Vice President Joe Biden, right, is greeted by Rep. Gerald Connolly, D-Va., before speaking as at rally for Virginia Democratic gubernatorial candidate Terry McAuliffe, left, Monday, Nov. 4, 2013, in Annandale, Va. On Tuesday, Virginia voters go to the polls to choose between McAuliffe and Ken Cuccinelli for the next governor. (AP Photo/Jacquelyn Martin)

Vice President Joe Biden speaks at a campaign event for Virginia Democratic gubernatorial candidate Terry McAuliffe, right, Monday, Nov. 4, 2013, in Annandale, Va. On Tuesday, Virginia voters go to the polls to choose between McAuliffe and Ken Cuccinelli for the next governor. (AP Photo/Jacquelyn Martin)

(AP) — The acrimonious campaign for Virginia governor neared its end Tuesday, capping a race driven by negative ads, unrelenting accusations of dodgy behavior and a deep rancor between rivals Terry McAuliffe and Ken Cuccinelli.

McAuliffe, a Democrat, voted before dawn and visited campaign offices to help shore up his lead in the polling. His Republican competitor, meanwhile, made his own campaign stops as he held out hope his conservative supporters would fuel a come-from-behind win.

A third candidate, libertarian Robert Sarvis, also was on the ballot.

Preliminary results of an exit poll conducted for The Associated Press and the television networks in Virginia found the economy was the top issue for just about half of those going to the polls Tuesday, with health care a distant second, cited by one-quarter of voters.

One in 5 called abortion the top issue.

The exit poll included interviews with 1,520 voters from 39 polling places around the state.

Turnout was expected to be around 40 percent of registered voters and both candidates leaned on their campaign organizations to find every last supporter.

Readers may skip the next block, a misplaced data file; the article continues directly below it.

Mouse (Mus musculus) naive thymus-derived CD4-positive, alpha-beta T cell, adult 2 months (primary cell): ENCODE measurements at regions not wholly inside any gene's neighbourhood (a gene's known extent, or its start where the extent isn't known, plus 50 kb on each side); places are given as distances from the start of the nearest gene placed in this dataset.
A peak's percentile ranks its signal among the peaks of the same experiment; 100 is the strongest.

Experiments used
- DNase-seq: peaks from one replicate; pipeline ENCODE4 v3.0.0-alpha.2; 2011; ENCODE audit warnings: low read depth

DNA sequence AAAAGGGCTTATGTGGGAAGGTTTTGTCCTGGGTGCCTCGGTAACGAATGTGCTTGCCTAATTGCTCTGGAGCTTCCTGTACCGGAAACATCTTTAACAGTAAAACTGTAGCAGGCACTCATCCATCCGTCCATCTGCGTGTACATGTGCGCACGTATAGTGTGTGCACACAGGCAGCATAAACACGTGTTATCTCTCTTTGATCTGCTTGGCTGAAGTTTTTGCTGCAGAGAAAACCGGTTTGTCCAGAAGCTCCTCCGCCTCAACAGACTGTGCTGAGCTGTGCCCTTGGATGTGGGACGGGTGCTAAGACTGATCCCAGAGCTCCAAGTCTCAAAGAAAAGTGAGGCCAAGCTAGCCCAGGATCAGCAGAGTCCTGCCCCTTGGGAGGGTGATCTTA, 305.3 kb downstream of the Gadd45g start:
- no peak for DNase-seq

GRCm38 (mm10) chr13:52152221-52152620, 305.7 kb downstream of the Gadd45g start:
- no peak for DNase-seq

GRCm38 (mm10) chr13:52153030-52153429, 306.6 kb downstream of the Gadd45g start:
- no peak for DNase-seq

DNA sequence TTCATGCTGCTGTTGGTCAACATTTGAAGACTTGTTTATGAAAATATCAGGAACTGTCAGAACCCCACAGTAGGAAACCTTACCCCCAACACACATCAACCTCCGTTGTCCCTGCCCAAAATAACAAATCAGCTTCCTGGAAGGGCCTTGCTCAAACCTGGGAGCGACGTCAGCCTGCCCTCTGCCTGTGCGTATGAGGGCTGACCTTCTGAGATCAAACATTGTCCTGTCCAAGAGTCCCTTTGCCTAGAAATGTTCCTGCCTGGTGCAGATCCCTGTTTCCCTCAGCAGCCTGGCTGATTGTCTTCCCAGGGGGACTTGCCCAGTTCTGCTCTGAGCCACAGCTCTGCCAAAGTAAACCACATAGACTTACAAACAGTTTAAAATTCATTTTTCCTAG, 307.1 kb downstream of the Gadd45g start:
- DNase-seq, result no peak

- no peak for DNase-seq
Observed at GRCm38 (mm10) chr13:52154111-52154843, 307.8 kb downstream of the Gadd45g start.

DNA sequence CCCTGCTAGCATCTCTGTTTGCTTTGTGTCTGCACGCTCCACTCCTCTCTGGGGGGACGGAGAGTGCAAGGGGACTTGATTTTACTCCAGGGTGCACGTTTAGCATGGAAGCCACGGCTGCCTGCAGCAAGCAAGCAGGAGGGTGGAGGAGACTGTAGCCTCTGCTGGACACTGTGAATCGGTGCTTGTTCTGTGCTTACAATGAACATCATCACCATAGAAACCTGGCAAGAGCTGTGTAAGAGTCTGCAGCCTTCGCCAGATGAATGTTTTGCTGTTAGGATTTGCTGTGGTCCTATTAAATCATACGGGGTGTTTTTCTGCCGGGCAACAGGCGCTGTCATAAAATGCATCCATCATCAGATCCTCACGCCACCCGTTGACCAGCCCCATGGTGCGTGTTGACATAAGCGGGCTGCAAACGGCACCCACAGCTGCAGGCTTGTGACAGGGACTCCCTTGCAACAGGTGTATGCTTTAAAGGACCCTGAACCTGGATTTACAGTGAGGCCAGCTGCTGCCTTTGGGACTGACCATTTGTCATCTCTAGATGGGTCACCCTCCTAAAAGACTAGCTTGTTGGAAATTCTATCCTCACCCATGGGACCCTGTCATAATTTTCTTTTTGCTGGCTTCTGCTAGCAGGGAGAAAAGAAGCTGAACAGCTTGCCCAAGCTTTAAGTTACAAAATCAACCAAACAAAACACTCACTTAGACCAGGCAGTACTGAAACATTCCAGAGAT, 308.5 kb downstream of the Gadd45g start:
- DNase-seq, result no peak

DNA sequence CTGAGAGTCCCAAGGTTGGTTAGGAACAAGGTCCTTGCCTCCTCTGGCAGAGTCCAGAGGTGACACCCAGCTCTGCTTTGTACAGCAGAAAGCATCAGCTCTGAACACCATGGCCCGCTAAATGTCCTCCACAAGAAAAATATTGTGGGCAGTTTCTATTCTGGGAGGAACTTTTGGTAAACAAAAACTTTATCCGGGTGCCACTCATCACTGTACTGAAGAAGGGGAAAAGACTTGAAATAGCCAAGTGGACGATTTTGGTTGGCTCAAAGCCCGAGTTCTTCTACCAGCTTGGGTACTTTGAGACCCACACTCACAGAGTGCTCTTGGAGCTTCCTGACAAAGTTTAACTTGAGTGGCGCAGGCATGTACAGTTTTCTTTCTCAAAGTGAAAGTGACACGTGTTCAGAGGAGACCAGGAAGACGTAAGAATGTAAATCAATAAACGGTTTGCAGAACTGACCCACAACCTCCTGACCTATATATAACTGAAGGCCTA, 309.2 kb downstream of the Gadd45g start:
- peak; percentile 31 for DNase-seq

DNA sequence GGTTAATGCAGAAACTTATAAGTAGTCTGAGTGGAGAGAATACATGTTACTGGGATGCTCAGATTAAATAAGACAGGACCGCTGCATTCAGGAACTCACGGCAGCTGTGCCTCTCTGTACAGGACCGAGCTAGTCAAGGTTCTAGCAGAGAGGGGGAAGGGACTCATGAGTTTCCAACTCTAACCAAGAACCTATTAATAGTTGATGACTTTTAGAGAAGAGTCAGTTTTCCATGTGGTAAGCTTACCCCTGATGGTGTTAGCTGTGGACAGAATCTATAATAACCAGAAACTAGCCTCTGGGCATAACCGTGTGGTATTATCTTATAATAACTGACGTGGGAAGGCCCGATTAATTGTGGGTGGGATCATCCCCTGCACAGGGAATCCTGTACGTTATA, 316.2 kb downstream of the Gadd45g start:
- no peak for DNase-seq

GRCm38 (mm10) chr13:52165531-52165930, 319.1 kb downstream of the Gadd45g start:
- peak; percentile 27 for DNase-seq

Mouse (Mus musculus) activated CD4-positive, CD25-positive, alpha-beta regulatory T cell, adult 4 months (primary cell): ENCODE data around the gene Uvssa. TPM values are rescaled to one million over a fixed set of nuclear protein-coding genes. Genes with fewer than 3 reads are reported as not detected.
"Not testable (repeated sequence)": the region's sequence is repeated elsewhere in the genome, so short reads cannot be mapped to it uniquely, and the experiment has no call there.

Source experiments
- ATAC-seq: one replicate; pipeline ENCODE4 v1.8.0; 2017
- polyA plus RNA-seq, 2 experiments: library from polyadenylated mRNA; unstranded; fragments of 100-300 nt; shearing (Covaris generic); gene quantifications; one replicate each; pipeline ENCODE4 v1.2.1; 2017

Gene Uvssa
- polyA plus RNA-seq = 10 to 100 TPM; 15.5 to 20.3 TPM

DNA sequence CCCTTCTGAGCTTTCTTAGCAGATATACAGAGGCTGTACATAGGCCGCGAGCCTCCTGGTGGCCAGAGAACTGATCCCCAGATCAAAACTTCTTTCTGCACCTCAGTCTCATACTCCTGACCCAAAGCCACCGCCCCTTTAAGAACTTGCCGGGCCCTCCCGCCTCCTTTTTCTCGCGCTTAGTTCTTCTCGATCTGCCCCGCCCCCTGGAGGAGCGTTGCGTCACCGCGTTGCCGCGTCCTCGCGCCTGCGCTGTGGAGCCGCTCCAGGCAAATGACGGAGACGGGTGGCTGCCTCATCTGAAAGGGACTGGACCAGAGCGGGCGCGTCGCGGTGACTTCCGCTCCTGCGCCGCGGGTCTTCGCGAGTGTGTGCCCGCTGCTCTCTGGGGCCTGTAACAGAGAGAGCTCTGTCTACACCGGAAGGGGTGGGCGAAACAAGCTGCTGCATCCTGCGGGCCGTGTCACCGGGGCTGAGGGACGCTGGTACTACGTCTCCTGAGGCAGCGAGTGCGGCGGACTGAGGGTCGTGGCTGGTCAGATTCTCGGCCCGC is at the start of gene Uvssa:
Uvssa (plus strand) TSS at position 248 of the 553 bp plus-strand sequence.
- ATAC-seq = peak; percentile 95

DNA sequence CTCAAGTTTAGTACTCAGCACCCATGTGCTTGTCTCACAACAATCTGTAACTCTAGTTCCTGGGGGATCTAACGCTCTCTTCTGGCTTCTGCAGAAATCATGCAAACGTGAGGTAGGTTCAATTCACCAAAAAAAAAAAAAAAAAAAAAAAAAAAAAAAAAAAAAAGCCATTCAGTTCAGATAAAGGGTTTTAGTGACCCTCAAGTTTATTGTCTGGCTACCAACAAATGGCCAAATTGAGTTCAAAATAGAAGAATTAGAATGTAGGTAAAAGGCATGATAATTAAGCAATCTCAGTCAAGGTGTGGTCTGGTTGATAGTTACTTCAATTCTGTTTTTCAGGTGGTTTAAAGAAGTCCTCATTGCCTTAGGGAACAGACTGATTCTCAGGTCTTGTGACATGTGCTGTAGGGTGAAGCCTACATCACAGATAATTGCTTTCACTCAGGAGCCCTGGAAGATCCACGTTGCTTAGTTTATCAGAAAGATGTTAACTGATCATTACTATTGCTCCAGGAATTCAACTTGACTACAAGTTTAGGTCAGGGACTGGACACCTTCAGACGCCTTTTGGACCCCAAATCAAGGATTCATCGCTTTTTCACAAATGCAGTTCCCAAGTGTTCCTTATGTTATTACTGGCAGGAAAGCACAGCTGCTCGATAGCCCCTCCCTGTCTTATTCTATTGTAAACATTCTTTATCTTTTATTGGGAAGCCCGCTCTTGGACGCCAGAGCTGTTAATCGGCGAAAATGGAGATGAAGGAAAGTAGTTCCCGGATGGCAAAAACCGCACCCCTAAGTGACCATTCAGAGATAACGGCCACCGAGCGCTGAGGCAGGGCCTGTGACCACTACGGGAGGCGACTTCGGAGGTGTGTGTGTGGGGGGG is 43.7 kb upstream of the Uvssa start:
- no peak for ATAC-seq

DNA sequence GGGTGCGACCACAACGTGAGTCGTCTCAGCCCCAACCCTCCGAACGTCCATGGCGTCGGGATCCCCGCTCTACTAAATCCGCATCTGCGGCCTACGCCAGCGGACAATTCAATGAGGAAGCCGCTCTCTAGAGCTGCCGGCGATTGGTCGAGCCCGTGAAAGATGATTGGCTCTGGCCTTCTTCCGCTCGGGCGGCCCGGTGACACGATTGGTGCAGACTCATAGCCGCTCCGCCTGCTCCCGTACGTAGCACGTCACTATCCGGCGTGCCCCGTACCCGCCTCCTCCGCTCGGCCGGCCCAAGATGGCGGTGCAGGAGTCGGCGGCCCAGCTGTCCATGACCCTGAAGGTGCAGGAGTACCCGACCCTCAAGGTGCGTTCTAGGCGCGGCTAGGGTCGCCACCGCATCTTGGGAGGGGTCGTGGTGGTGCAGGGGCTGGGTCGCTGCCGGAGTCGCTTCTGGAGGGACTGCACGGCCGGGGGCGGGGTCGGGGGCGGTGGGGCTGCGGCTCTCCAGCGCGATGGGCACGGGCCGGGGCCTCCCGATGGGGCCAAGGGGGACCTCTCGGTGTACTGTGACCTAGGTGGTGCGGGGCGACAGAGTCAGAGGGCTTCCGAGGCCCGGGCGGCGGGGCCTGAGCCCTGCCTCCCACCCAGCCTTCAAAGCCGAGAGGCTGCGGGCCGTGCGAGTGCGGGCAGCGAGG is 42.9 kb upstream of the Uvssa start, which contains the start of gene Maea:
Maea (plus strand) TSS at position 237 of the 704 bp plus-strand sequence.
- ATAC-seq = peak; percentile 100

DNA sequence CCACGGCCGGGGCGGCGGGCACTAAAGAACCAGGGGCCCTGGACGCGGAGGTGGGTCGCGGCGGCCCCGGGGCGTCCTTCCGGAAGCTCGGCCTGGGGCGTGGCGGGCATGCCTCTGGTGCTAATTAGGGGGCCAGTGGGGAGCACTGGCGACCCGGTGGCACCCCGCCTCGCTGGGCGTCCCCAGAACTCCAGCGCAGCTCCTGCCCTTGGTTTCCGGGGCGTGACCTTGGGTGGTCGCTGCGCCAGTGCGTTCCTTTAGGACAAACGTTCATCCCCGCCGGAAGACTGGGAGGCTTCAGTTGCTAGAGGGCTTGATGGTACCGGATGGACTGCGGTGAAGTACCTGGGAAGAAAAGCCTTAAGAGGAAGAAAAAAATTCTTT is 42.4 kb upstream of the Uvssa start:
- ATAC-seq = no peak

The state Board of Elections said the number of voters submitting absentee ballots was up by one third over 2009, suggesting Democrats’ efforts to bank votes early had paid dividends.

The campaign’s negative tilt turned many voters off, and strategists in both parties predicted the outcome could be decided by just a few thousand votes.

Richard Powell, a 60-year-old retired IT manager who lives in Norfolk, described himself as an independent who frequently votes for members of both parties. He said he cast his ballot for McAuliffe, although not because he’s particularly enthusiastic about him. He said he was more determined not to vote for Cuccinelli, who he said overreaches on a variety of medical issues.

Voters were barraged with a series of commercials that tied Cuccinelli to restricting abortions, and while Powell said the negative advertising “got to be sickening,” abortion rights played a factor in his vote.

“I’m not in favor of abortion — let’s put it that way — but I find that restricting abortion causes far more social harm than allowing abortion, so that was an issue for me,” he said.

From the outset, the campaign shaped up as a barometer of voters’ moods and a test of whether a swing-voting state like Virginia could elect a tea party-style governor. As one of just two races for governor nationwide, political strategists eyed the race for clues about what would work for 2014′s midterm elections when control of Congress is up for grabs.